Supreme Court Issues Ruling Limit Under CFAA

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The Supreme Court has issued a ruling limiting what is considered a felony under the Computer Fraud and Abuse Act (CFAA).

This was exemplified in the case of Nathan Van Buren, a former Georgia police sergeant, who used his own login credentials to obtain information about a license plate from a law enforcement database.

The sergeant searched for money and purposes outside of law enforcement, in direct violation of department policy. He was charged with a crime under the CFAA, convicted in May 2018 and sentenced to 18 months in prison.

The federal appeals court upheld the decision, only to be overturned by the Supreme Court in a 6-3 decision that said Van Buren had not violated the CFAA.

Judges noted that the Cybersecurity Act does not make it a crime to obtain information from a computer if the person has access to a machine despite improper motives.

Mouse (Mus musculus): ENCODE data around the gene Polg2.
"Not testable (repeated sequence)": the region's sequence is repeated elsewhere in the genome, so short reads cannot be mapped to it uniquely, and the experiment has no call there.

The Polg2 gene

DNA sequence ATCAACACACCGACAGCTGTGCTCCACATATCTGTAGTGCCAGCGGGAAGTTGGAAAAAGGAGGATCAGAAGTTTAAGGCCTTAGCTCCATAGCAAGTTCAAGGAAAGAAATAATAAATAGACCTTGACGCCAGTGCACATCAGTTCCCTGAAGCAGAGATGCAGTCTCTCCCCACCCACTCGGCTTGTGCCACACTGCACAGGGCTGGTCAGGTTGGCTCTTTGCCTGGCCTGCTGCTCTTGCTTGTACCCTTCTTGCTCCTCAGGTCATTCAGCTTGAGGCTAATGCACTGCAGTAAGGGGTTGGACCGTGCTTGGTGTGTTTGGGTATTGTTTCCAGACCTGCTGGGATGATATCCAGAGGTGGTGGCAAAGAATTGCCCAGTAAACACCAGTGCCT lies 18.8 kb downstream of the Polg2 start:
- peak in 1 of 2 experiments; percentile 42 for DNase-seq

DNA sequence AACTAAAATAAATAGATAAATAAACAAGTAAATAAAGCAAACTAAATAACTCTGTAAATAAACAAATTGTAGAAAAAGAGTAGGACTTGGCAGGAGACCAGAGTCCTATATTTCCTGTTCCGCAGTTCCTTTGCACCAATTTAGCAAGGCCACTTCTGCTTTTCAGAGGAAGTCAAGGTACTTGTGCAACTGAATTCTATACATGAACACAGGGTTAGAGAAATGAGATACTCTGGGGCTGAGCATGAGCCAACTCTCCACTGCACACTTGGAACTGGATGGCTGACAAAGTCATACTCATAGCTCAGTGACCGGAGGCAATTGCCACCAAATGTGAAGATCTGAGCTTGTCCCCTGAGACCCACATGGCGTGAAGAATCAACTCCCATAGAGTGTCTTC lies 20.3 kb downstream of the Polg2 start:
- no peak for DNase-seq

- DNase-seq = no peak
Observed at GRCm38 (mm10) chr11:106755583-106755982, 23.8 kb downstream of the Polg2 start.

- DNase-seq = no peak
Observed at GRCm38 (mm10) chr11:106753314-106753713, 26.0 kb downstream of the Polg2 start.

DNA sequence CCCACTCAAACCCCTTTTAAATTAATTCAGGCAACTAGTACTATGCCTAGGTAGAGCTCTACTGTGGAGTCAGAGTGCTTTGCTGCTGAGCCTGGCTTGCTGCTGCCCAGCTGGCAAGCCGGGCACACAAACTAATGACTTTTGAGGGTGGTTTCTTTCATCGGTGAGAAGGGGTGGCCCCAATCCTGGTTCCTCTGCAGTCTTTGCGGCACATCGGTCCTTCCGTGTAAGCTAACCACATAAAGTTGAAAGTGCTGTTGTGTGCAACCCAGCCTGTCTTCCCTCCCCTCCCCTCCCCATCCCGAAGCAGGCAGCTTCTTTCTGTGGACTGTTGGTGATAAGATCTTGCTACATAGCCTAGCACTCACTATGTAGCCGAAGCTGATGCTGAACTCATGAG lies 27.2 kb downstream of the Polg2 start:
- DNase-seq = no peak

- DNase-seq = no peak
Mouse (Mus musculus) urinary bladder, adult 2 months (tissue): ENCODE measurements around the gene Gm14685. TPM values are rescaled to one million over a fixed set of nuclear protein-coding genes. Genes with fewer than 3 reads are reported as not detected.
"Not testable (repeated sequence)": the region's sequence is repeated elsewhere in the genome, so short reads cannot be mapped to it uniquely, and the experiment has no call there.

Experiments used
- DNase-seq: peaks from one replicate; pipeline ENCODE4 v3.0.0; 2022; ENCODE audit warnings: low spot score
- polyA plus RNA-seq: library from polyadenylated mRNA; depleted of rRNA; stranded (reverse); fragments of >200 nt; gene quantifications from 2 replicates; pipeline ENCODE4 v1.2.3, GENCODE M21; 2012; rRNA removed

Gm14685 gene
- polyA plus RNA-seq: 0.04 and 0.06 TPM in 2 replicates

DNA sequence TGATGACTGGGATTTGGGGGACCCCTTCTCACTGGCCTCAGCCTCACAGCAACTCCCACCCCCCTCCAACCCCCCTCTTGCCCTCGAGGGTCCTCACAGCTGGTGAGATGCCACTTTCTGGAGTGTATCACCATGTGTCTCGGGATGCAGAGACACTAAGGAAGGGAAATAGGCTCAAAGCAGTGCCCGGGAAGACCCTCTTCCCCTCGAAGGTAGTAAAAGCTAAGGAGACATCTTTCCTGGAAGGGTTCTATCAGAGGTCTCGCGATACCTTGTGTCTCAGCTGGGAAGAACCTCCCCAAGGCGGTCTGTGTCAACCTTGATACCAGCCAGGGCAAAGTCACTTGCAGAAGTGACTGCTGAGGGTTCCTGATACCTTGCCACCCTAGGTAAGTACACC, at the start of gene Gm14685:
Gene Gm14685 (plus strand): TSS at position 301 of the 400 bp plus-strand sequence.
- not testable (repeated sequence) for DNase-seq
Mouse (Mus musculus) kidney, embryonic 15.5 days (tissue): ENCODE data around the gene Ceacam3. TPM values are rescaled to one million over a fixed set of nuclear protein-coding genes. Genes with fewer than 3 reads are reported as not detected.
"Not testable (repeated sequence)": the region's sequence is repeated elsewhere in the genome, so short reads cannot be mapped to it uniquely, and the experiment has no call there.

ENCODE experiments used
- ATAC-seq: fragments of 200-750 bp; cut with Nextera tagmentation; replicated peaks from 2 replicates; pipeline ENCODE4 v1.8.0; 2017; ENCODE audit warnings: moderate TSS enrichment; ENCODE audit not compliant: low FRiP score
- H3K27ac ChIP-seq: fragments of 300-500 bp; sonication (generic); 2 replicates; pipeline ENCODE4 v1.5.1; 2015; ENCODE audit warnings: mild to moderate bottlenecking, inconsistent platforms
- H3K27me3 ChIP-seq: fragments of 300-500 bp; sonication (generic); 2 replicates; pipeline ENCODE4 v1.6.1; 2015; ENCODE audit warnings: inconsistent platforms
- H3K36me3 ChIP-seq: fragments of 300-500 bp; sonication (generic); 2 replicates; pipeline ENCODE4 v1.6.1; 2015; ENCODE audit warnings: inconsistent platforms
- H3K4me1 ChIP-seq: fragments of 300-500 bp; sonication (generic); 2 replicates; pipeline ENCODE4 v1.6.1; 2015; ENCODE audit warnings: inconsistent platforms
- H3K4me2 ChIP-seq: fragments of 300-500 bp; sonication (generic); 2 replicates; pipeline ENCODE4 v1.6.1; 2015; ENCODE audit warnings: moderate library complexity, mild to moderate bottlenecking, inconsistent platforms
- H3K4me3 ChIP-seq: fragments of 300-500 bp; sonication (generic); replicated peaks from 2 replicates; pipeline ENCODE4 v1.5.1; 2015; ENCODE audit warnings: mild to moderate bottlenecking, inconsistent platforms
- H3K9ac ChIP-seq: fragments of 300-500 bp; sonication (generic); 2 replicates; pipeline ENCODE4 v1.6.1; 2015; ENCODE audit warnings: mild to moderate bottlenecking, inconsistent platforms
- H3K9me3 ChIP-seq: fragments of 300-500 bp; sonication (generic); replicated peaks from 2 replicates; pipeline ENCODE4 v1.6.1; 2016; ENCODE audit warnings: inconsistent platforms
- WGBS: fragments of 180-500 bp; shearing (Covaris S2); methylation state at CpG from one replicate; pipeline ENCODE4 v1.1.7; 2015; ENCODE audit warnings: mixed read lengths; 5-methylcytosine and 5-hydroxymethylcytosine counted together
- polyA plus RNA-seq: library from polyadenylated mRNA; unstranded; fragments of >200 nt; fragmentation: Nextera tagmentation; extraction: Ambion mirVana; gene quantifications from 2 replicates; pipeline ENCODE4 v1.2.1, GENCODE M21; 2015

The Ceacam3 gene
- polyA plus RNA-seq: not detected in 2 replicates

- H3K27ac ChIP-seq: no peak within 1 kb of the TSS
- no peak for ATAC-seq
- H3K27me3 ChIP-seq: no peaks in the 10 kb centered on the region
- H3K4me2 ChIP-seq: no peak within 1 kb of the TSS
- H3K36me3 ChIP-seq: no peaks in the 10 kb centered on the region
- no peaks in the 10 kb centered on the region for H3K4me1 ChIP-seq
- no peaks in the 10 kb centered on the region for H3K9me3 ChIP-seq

This landmark ruling could have a ripple effect on government prosecutions.

The CFAA originally banned access to certain financial information but has since expanded the scope to include all information that comes from or influences a computer used in interstate or foreign trade and communications.

Violations of the CFAA result in a substantial fine and imprisonment that can last up to 10 years. Persons who suffer loss or damage due to CFAA violations can also seek damages.

When Van Buren appealed his conviction to the U.S. Court of Appeals, he argued that the “exceeds authorized access” clause in the CFFA applies only to those who have received information to which their computer access does not extend, and not to those who misuse existing access.

While the appeals court ruled against it, the Supreme Court agreed with Van Buren’s argument.

The case revolved around the word: as used in the CFAA’s prohibition on obtaining or modifying information on a computer committed by the access that is not authorized to receive or modify information.

The majority of the court disagreed with the government, because the statute is structured in such a way, and “because without ‘so,’,” it could be interpreted as containing all kinds of restrictions on the right to information.

For more information, read the original story in Arstechnica.

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